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Old 4th March 2012, 03:35 PM   #471
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Hi, Cristi,
I would appreciate some answers to my questions,
Switched Mode Power Supplies (SMPS)
as i need them to send my order.
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Old 5th March 2012, 08:50 AM   #472
Cristi is offline Cristi  Europe
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Jaques, i sent you the boards already, i will send you a mail with the tracking info.
Christophe, i will try to answer to your questions:

1. One SMPS800R is enough to supply one 250W class D amplifier module and one ~ 150W class AB amplifier. you can consider one SMPS500R but this might be at limit, as the class AB module draws more current than an equivalent power class D amplifier, roughly twice.
2. Separate SMPS might be a better choice, as the interractions between amps on the supply path are eliminated. just consider that the class D amplifier will experience pumping effect, since you will use it for low frequencies mostly. if the class AB amplifier does not have high PSRR it's performaces might be affected.
3. Adding capacitors is recommended if you want to reduce bus pumping or Hi-freq noise, if you also add some inductors in series with each supply rail. the total capacitance of the caps should not be double than the existing value of the caps from the smps or the smps might not start (enter in overcurrent protection mode during start-up, due to large inrush current)
4. The switching frequency of the resonant converters cannot be synchronized, as depends on the load, mains voltage and resonant tank characteristics. And is not even required. the switching frequency of the PWM power supplies or fixed frequency quasi-resonant type smps can be synchronized, but with additional hardware.
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Old 5th March 2012, 01:23 PM   #473
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Quote:
Originally Posted by Cristi View Post
2. Separate SMPS might be a better choice, as the interractions between amps on the supply path are eliminated. just consider that the class D amplifier will experience pumping effect, since you will use it for low frequencies mostly. if the class AB amplifier does not have high PSRR it's performaces might be affected..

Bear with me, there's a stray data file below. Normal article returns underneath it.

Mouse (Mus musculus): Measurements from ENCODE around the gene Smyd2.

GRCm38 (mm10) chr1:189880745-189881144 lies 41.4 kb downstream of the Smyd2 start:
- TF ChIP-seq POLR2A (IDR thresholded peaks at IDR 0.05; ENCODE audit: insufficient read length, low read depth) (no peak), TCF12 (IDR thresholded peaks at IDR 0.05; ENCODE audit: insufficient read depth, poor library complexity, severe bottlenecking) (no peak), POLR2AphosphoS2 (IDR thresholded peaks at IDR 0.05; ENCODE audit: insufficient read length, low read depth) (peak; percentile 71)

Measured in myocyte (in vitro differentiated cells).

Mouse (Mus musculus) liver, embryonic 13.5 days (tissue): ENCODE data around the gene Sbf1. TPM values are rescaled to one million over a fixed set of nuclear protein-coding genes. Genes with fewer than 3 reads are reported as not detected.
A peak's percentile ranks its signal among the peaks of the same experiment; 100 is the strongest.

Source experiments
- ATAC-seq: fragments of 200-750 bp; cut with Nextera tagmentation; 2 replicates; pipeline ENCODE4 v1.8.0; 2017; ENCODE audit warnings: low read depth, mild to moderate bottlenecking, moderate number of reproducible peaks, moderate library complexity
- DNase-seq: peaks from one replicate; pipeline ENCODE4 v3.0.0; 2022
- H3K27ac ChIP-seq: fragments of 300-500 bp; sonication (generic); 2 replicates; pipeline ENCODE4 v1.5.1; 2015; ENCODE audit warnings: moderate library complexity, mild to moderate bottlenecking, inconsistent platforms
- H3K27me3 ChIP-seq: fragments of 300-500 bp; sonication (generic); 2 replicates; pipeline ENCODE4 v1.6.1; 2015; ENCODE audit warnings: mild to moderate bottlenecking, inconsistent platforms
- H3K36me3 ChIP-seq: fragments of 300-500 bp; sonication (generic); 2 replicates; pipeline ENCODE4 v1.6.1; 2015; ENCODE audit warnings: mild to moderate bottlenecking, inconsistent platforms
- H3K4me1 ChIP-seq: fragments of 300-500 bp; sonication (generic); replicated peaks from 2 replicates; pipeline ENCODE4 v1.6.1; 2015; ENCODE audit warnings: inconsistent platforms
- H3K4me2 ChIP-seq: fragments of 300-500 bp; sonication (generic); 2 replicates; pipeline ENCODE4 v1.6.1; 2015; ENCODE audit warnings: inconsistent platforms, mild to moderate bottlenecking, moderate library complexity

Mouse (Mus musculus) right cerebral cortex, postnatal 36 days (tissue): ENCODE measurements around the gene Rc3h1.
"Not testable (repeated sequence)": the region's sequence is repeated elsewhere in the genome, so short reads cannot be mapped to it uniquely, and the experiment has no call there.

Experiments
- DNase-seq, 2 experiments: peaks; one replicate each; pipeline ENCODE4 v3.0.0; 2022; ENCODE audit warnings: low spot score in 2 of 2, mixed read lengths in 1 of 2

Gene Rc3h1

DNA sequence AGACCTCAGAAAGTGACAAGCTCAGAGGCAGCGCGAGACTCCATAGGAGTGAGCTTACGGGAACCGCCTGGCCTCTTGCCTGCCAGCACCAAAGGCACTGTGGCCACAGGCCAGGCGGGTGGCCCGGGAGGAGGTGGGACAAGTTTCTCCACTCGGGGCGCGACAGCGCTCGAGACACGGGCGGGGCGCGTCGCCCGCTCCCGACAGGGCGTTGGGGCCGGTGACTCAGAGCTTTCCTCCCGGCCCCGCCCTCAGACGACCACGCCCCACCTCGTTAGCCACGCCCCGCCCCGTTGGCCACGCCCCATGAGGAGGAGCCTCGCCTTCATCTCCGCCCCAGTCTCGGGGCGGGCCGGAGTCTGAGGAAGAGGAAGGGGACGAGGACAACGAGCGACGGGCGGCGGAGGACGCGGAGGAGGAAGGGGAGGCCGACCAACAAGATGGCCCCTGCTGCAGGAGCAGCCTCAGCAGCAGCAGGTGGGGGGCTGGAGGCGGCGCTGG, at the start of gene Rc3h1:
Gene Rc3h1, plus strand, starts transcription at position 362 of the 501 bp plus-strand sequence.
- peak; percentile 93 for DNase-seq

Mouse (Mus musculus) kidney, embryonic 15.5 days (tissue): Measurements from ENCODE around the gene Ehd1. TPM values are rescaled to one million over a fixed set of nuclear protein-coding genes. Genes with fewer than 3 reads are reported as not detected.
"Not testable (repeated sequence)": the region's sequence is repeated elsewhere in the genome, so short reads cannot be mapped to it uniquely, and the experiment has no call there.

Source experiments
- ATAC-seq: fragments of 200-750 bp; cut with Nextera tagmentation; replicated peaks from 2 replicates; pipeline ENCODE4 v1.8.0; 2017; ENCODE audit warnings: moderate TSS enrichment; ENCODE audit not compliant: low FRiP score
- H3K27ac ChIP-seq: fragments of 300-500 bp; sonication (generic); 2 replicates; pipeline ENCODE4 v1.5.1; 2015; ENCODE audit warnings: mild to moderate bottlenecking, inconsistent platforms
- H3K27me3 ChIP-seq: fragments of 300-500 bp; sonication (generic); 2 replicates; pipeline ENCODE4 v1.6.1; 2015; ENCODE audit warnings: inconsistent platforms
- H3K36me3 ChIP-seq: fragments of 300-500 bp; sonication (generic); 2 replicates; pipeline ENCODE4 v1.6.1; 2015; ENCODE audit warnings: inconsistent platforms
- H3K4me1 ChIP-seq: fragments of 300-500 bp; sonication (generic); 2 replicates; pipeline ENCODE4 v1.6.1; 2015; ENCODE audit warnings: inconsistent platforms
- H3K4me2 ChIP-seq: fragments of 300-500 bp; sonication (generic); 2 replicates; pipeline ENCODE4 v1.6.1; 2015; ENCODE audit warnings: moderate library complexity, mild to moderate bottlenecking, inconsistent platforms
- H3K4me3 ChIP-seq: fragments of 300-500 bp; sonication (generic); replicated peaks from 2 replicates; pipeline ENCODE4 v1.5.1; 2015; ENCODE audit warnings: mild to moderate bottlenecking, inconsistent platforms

It is the case: My class AB amp is a current feedback one (I.E. lowPSSR) with a 3Mhz power bandwitch.
www.esperado.fr - Le crescendo revisité
But i always prefer using a single Supply for harmonic dynamic coherency.between bass and treble during hight kick drums transients.
In the same spirit, i always prefer single power supply for the two channels for space image stability instead of separate ones. But, in my case, it is not possible (amps in the enclosures).
Quote:
Originally Posted by Cristi View Post
3. Adding capacitors is recommended if you want to reduce bus pumping or Hi-freq noise, if you also add some inductors in series with each supply rail. the total capacitance of the caps should not be double than the existing value of the caps from the smps or the smps might not start (enter in overcurrent protection mode during start-up, due to large inrush current)
Well, using some air inductors, what would be the best values for the inductance ? What do you think about an other solution: adding a cap multiplier transistor and caps on each amps rails ?
www.esperado.fr - Alimentation Crescendo
I will lose some volts, but increase PSSR and HF filtering ?
And a last question. if i add a power resistance in serial in each rail during the starting time to reduce the inrush charging current, i suppose i can increase the total value of power capacitances with no issue for your SMPS ?
My system would be 3 SMPS800R.
For the sub, one SMPS, followed by a self and additional caps.
For the big satellites, one SMPS, each rail followed by a self and 2 cap multipliers (one for each amp) and several paralleled additional capacitances .
I cannot afford any hf noise, as my speakers are hight efficiency 98db/w units.
Did-you agree ?
I will publish an article of my final system on my site including your SMPS if it works great, with your permission.
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Last edited by Esperado; 5th March 2012 at 01:34 PM.
 
Old 7th March 2012, 02:20 AM   #474
Cristi is offline Cristi  Europe
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Chistophe, Please wait few days, I just made a new SMPS300R version, which has LC filters on each output. On the actual version, there are 4 electrolytic caps on the secondary side, for each rail there are two caps connected in parallel, and for the single voltage version all 4 caps are connected in series. On the new SMPS300RE an CLC filter is implemented on each rail, the capacitors are not connected in parallel but an inductor is added on each rail between the caps, reducing the ripple even more.

I am not an adept of using air-core inductors, because they are bulky, and because they radiate a lot, requiring shielding or placing them far away from sensitive circuits. with the modern ferrite cores, can easy get at least the same performance of an air-core inductor or even better.
Adding a capacitance multiplier might be considered as last resort, if excesively low ripple is required, but take into account that there is power loss on the transistors, and complexity of short-circuit protection for that transistors. the overall efficiency will decrease. I find it odd using a high-efficiency power supply as a front end for a lossy circuit.
Adding a resistor in series is a bad idea, the output voltage regulation is lost in this way. you can add as much capacitance as you want (use good-sense limits) if the soft-start time is long enough to allow capacitors to charge with a limited current and without the smps entering in overcurrent protection mode.

I believe that the most important aspects to consider will be the correct placement of the boards into housing and correct wiring, a GND loop, wrong wiring, signal wires close to the SMPS transformers will harm more than you can save with expensive extra-circuits. Careful planning is required, and perhaps few wiring arrangements should be considered.
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Old 7th March 2012, 03:15 AM   #475
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Quote:
Originally Posted by Cristi View Post
Adding a resistor in series is a bad idea, the output voltage regulation is lost in this way